Organizational Development

Every organization is unique and at times some methodologies are going to work better than others. However, every problem can be seen more clearly if it is viewed from a variety of perspectives. Therefore, I use a variety of means tailored to your unique situation. In fact, one of the major reasons companies hire an outside consultant, is to get an outside perspective. I bring that to your organization along with up-to-date models that take the whole situation in all of its complexity into consideration.

By definition, individuals and organizations can’t see their own blind spots. That’s where a facilitator can both challenge and support the client or client organization through the process of transformational change. Without a facilitator it is difficult to see all the aspects of a problem, keep them in focus and identify internal forces undermining the desired change. Therefore, a structured approach with accountability of all participants is essential.

Of course, there are many methodologies, but some approaches are more comprehensive than others. The Integral model is one such road map and a good starting point for looking at your organizational issues objectively while taking into consideration the contexts that they are embedded in. In other words, this model considers the company culture, team dynamics, market forces, etc. in a very deep way.

There are also aspects to every problem that are external and internal, individual and collective. For example, there are always spoken and hidden agendas, emotional factors and psychological forces in play. The Integral model provides a way to bring these aspects of the situation to light where they can be examined from a place of awareness. This inevitably leads to more options and better solutions.

The Integral coaching approach is recognized as one of the latest and most effective frameworks for coaching for organizational results. NASA, Intel, Proctor & Gamble and many other leading organizations are orienting their leadership and coaching initiatives around the Integral approach. While it’s not the only tool in the toolbox, it’s a great way the fullest possible picture of the business landscape and situational dynamics.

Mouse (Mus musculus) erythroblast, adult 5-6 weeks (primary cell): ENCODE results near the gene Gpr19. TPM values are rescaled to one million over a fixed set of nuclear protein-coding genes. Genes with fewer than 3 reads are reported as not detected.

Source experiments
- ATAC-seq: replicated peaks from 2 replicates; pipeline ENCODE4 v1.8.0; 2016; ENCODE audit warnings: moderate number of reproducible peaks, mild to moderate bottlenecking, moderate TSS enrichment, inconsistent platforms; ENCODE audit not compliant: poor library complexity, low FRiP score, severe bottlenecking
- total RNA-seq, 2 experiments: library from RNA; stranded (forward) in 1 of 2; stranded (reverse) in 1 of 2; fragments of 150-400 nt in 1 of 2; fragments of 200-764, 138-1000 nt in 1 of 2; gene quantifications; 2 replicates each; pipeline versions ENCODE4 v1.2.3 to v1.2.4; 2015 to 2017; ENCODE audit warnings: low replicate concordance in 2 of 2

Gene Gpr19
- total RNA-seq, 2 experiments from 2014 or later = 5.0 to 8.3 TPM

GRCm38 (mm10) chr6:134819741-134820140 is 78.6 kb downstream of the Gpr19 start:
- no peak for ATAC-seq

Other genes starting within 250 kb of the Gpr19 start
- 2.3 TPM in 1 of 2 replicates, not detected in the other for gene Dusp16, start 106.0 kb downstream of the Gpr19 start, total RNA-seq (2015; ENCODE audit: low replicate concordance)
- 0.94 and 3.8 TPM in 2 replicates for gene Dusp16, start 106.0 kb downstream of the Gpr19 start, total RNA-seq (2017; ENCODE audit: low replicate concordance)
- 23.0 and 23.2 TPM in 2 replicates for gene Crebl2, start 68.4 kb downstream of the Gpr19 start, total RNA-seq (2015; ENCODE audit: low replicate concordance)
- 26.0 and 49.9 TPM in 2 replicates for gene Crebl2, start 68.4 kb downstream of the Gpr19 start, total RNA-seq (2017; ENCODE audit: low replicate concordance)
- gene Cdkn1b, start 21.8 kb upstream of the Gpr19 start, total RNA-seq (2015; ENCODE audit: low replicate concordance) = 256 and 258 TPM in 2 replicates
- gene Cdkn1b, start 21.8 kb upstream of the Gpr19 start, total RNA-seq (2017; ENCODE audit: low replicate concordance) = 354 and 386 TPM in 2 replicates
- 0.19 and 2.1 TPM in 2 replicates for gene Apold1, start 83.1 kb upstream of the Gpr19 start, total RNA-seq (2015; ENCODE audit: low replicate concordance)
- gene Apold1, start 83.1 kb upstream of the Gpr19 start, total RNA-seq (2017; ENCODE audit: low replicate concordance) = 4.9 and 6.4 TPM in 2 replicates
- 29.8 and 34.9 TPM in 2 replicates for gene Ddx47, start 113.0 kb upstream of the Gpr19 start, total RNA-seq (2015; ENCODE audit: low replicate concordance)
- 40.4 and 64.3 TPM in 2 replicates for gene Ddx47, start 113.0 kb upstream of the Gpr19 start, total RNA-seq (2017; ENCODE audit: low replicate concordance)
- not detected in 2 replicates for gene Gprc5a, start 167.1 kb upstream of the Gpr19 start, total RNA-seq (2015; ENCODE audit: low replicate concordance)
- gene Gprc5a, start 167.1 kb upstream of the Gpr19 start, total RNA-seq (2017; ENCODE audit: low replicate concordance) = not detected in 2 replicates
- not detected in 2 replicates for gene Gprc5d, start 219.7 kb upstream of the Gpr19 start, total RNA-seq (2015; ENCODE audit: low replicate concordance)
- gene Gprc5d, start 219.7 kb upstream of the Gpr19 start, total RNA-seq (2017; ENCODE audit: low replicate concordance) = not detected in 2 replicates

Executive and Personal Growth Coaching

In direct terms, coaching means building someone’s competence to face their life situation. Practically, successful coaching provides people with the following:

  1. Increased awareness and therefore, more conscious choices
  2. More ability to self-correct moment-to-moment
  3. Capacity for self-generated change sustained over time

In action, this means coaches understand their clients with great depth and scope, conversing with them in a way that reveals new insights and possibilities. It is a collaborative relationship that is co-defined, continually refined and results in taking action. It a relationship that assumes that there can not be forward movement without both deep learning and meaningful action.

This type of coaching considers the inner and outer world of the individual and the interior and exterior dimensions of the groups they participate in. This opens up a huge territory where ones hidden potential can emerge. Working this broadly requires a coach who can understand how each of these human domains operates and how they all relate to each other in often hidden and complex ways.

In short, quality coaching helps people to be happier, more productive and fulfilled. While it can be targeted to a particular role, the real goal is an integration of all of ones capacities and the acquisition of skillful means to express them in the real world.

It is now common knowledge that the business world is excited about the results that coaching can achieve. This approach is helping businesses acquire the competitive edge needed to survive and flourish in a complex and ever-changing environment. It is truly an investment that pays for itself both in the context of an organization and in ones personal life.

Research is mounting that shows clear evidence of significant positive returns on the investment in executive coaching of an organization’s leaders as well as the benefits of leadership development in general. The ripple effect throughout the organizational system is tremendous and amplified at every level.

According to Peter Senge, Director of MIT’s highly acclaimed Organizational Learning Center:

“The sole competitive advantage for companies in the 21st century will be their ability to adapt and learn.”

Some of the many benefits of coaching include:

Aligning individual goals with organizational objectives
Retaining and developing leaders and key talent
Driving ownership and accountability
Improving communication and business relationships
Increasing organizational learning and individual performance

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